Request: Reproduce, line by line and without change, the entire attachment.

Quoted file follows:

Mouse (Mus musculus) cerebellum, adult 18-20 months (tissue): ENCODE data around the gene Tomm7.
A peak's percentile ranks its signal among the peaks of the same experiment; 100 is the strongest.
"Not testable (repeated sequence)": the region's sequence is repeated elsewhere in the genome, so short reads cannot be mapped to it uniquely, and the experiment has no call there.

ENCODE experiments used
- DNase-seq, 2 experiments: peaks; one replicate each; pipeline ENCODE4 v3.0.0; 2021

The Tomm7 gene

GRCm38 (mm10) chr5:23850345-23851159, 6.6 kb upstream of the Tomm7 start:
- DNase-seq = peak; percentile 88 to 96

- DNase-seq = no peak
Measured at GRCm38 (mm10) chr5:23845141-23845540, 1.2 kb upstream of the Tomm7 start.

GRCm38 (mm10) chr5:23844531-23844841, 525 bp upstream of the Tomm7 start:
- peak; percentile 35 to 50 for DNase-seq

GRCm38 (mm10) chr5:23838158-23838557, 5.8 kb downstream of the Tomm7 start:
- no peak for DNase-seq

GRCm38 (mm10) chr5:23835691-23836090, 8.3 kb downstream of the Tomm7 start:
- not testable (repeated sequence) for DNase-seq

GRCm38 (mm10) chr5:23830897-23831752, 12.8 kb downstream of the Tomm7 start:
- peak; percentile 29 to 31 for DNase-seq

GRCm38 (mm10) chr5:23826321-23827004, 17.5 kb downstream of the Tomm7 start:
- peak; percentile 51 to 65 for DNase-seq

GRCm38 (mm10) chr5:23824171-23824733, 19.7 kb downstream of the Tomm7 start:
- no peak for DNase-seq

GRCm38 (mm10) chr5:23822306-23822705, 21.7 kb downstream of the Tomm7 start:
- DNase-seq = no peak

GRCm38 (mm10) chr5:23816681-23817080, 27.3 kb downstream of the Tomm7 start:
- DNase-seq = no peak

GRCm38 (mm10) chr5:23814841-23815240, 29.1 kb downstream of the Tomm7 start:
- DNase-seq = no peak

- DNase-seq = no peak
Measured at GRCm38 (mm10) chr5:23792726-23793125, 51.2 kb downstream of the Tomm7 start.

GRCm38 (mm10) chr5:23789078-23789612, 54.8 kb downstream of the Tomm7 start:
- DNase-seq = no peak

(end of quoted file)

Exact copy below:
Mouse (Mus musculus) cerebellum, adult 18-20 months (tissue): ENCODE data around the gene Tomm7.
A peak's percentile ranks its signal among the peaks of the same experiment; 100 is the strongest.
"Not testable (repeated sequence)": the region's sequence is repeated elsewhere in the genome, so short reads cannot be mapped to it uniquely, and the experiment has no call there.

ENCODE experiments used
- DNase-seq, 2 experiments: peaks; one replicate each; pipeline ENCODE4 v3.0.0; 2021

The Tomm7 gene

GRCm38 (mm10) chr5:23850345-23851159, 6.6 kb upstream of the Tomm7 start:
- DNase-seq = peak; percentile 88 to 96

- DNase-seq = no peak
Measured at GRCm38 (mm10) chr5:23845141-23845540, 1.2 kb upstream of the Tomm7 start.

GRCm38 (mm10) chr5:23844531-23844841, 525 bp upstream of the Tomm7 start:
- peak; percentile 35 to 50 for DNase-seq

GRCm38 (mm10) chr5:23838158-23838557, 5.8 kb downstream of the Tomm7 start:
- no peak for DNase-seq

GRCm38 (mm10) chr5:23835691-23836090, 8.3 kb downstream of the Tomm7 start:
- not testable (repeated sequence) for DNase-seq

GRCm38 (mm10) chr5:23830897-23831752, 12.8 kb downstream of the Tomm7 start:
- peak; percentile 29 to 31 for DNase-seq

GRCm38 (mm10) chr5:23826321-23827004, 17.5 kb downstream of the Tomm7 start:
- peak; percentile 51 to 65 for DNase-seq

GRCm38 (mm10) chr5:23824171-23824733, 19.7 kb downstream of the Tomm7 start:
- no peak for DNase-seq

GRCm38 (mm10) chr5:23822306-23822705, 21.7 kb downstream of the Tomm7 start:
- DNase-seq = no peak

GRCm38 (mm10) chr5:23816681-23817080, 27.3 kb downstream of the Tomm7 start:
- DNase-seq = no peak

GRCm38 (mm10) chr5:23814841-23815240, 29.1 kb downstream of the Tomm7 start:
- DNase-seq = no peak

- DNase-seq = no peak
Measured at GRCm38 (mm10) chr5:23792726-23793125, 51.2 kb downstream of the Tomm7 start.

GRCm38 (mm10) chr5:23789078-23789612, 54.8 kb downstream of the Tomm7 start:
- DNase-seq = no peak